chapter  10
The German Variation: A Sketch of Colonial Städtebau in Africa, 1884–1919
ByPatrick C. Hege
Pages 15

Obschon wir uns anfangs zum Teil an englische Vorbilder anlehnten, sind wir in der Verwaltung doch bald eigene Wege gegangen.2


By the end of the nineteenth century, the emerging discipline and institution of urban planning, or modern Städtebau, was not only heavily influenced by the Germans, it became internationally recognized as a – if not the – model for European emulation (Ladd, 1990; Ward, 2010). With the radical industrialization in imperial German cities, surpassing the British in industrial production by 1900,3 civic authorities and strong municipal governments became the source of admiration for their ability to team up with movements and exigencies in modern public health and social reform, creating urban spaces which were low in density, well-lit, organized, and, above all, clean and hygienic. But this was in Europe. Making a case about the central role Imperial Germany played in developing what we currently understand as modern urban planning is an easy one to make. However, when we consider the global implications of this urban explosion, it becomes equally important that we trace the story of German planning at the apogee of empire building. German colonial urban planning in Africa has received little attention in the planning history of twentieth-century Africa. And for good reason – the German colonial presence in Africa was comparatively short-lived (ca. 1884-1919). Historians of colonialism have traditionally assumed the Germans had a very limited impact on African societies (and in their colonies in Kiaotchow, China and in the South Sea), and that their building craze did not have long-lasting legacies under the subsequent British and French mandates. Recent research (Eckert, 1999;

Kironde, 2007; Brennan, 2012), however, has demonstrated that the German presence in Africa certainly mattered and their French and British colonial successors largely implemented German urban schemes well into the 1930s and 40s. Paralleling the drastic developments of rapid German industrialization (ca. 1880-1900) was the equally expeditious task of building colonial cities, which could generate and network global empire within a very short timetable. Indeed, colonial settings in German Cameroon, Southwest Africa (Namibia), Togo, and East Africa (Tanzania, Burundi, and Rwanda), offered German bureaucrats and official architects a dream situation of planning from scratch – or so they thought. And while it has become commonplace (Bissell, 2011; Brennan, 2012) to dismiss the agency of colonial planners, such critics are right to lament the ambiguities of planning as a category of practice and analysis (Cooper, 2005). Neglecting the role of the colonial state as architect, however, runs the risk of obscuring colonial multiplicity and their consequences on modern African societies. Since Franz Fanon’s powerful critique of French Algiers (1961), the Manichean view of colonialism has largely persisted: racial dualism with Europeans enforcing urban distance from the “other side” of the colonial city. Yet binary characterizations of European colonialism have rightly come under attack in recent years – as colonial identities, power-relations, and social-space were rarely if ever definite or finished colonial projects (Cooper, 2005). Nonetheless, both Partha Chatterjee (1993) and George Steinmetz (2007) have made convincing arguments about the dual structure of European colonialism. European colonialism was based upon the legal inequality between Europeans and so-called natives. As such, the legitimacy of European hegemony rested on, as Steinmetz puts it, an ever-present rule of difference. It was the defining characteristic of modern colonialism, which erected barriers and materialized “the assumption of essential difference and incorrigible inferiority of the subject population” (2007, p. 36). This legalized inequality, or legal dualism, required constant maintenance, as assimilation signified an existential threat not only to modern colonial states, but also to the entire discursive and material forces of colonialism (Chatterjee, 1993). According to leading scholars of German colonialism (Gründer, 2004; Conrad, 2008), a diverse and inchoate mixture of German colonial practices, nonetheless, adhered to this common denominator of European colonial practice, often vacillating between standard conceptions of French and British colonial policies. Despite this broad pattern of European colonialism, this chapter builds upon the thesis of variation and diversity of German colonialism (Steinmetz, 2007; Schnoor, 2013) in order to facilitate comparative inquiry among German colonial cities, and in the future, to those of the British, French, Belgians, Portuguese, and Italians. With a specific focus on colonial urban space and racial segregation, we may open new lines of inquiry into other dimensions of colonial urban design, architecture, and building projects such as infrastructure, port expansion, and so on. While the pattern in the diversity relates to global scales, it should not be forgotten that individual planners encountered unique situations at the local levels. Often in contradiction to ill-informed empire-wide agendas, colonial planners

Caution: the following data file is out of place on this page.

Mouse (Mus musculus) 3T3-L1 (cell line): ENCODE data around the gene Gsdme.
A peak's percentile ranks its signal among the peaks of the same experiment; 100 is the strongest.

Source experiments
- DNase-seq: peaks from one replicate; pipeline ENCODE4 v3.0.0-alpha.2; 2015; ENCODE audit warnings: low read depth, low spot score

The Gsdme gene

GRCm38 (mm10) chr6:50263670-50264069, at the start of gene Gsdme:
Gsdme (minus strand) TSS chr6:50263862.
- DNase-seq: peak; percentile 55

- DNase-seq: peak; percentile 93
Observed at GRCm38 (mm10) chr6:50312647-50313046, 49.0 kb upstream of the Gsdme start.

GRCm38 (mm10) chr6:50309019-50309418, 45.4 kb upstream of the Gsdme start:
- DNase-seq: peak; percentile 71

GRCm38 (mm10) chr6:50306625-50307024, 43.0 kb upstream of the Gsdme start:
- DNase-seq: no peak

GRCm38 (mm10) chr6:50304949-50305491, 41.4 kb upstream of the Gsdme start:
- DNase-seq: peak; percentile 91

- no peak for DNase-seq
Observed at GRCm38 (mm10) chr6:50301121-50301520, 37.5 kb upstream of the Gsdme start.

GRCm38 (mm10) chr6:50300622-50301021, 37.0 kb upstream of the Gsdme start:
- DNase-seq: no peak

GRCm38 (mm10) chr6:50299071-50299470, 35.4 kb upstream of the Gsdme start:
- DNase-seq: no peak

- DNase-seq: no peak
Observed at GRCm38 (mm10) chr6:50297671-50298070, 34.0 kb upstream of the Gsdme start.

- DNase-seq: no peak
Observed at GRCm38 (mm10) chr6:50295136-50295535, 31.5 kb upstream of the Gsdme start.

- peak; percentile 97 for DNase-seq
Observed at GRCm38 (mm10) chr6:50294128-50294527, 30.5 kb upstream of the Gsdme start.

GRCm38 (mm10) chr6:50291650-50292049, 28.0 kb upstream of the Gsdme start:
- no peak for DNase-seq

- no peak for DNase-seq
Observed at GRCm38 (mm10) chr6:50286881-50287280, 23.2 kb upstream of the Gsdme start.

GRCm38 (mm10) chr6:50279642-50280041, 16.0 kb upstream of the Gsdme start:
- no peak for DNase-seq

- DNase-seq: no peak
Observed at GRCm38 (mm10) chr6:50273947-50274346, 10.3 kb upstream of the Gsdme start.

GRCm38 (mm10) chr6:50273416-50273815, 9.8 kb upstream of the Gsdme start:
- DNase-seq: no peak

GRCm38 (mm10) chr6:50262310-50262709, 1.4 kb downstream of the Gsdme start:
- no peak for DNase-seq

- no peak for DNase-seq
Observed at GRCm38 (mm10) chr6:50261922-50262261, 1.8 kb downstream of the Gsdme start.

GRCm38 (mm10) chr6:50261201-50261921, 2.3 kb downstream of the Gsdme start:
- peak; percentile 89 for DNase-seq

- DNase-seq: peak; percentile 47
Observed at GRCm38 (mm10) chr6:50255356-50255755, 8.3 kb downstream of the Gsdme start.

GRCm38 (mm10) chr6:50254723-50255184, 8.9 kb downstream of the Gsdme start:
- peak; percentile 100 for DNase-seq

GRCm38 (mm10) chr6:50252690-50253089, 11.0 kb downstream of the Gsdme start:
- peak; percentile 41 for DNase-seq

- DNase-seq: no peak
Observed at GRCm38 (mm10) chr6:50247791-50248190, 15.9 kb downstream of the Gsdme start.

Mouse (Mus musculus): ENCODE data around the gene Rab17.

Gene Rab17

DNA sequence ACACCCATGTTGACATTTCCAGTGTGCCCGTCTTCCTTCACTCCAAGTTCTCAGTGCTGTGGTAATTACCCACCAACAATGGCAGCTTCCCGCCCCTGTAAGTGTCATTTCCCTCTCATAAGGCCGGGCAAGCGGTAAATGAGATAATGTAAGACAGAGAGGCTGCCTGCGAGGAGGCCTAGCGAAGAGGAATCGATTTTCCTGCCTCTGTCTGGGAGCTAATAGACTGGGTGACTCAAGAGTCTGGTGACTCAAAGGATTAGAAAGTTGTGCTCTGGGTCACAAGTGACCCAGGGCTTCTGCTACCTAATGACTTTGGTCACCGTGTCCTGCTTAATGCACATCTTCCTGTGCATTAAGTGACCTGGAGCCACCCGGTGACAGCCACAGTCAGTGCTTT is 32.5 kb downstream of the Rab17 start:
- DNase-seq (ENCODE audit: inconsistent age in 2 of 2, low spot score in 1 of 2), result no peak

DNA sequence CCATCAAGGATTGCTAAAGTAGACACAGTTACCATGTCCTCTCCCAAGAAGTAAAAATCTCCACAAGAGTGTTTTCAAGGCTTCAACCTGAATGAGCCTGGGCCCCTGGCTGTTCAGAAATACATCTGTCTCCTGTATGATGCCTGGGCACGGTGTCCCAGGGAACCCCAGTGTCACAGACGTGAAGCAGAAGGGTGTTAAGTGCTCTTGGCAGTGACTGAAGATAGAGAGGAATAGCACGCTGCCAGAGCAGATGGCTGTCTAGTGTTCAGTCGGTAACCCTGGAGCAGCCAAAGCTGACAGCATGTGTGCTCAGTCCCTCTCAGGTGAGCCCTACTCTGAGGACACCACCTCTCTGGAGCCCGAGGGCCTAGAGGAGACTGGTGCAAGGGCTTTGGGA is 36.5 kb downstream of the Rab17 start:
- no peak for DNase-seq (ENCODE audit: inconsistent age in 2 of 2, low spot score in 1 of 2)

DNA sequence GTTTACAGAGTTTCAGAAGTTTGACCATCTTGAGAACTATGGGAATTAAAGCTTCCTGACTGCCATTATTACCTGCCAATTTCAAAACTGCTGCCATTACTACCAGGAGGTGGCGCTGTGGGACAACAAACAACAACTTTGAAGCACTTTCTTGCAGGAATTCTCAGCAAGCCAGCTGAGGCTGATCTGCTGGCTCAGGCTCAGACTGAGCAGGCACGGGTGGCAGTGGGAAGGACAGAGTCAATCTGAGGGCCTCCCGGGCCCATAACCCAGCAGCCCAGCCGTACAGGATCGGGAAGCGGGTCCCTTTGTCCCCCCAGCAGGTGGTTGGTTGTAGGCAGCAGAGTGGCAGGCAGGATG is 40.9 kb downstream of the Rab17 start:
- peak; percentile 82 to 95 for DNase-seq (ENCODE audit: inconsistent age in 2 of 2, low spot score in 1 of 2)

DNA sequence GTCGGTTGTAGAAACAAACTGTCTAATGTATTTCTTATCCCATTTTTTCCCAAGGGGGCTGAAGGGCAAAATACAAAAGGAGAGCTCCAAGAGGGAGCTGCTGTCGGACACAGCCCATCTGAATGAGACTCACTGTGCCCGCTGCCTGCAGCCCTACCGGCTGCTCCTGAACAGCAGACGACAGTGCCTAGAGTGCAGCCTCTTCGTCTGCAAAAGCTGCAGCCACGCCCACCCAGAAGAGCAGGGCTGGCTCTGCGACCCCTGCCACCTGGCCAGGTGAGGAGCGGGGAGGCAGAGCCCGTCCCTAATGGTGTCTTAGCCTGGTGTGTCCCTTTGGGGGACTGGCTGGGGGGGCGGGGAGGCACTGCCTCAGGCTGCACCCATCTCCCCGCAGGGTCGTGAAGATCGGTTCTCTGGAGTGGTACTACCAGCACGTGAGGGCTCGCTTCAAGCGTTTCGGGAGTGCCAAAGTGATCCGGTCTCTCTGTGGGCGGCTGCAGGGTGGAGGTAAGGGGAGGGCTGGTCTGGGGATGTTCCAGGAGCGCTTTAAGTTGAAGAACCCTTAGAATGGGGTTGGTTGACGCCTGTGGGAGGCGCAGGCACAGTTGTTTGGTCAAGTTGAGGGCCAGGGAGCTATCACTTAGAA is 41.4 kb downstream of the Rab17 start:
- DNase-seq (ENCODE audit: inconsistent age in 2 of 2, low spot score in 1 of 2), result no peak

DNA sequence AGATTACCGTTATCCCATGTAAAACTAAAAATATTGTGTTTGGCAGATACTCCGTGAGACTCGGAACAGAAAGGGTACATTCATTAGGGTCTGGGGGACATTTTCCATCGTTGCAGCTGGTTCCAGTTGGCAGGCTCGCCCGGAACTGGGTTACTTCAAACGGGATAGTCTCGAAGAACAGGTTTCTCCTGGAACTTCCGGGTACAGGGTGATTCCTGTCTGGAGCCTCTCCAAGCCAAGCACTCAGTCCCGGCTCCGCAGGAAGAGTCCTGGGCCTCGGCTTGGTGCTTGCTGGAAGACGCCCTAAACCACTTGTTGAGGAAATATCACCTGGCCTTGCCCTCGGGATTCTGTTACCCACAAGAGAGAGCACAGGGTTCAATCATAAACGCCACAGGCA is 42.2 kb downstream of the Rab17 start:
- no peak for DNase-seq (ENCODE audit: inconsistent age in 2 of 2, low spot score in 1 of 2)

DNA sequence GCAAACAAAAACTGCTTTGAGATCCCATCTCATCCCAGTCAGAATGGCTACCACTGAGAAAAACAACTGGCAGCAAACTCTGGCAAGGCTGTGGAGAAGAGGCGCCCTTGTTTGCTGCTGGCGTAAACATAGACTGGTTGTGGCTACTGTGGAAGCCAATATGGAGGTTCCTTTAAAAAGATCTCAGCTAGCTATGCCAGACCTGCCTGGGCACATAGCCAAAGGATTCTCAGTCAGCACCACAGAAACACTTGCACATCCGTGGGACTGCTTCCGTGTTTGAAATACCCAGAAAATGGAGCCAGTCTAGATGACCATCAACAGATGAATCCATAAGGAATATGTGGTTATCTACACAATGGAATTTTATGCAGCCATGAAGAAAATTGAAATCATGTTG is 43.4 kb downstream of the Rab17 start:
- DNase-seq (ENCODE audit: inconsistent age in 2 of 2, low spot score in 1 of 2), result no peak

were confronted with complex local realities, and entangled in unique political situations. This chapter operates from the assumption that variations in German practices were largely products of pre-existing African urbanisms, everyday political negotiation, as well as large-scale conflicts such as the Maji Maji rebellion in East Africa, Herero resistance in Namibia, or the Boxer Rebellion in Shandong, China.4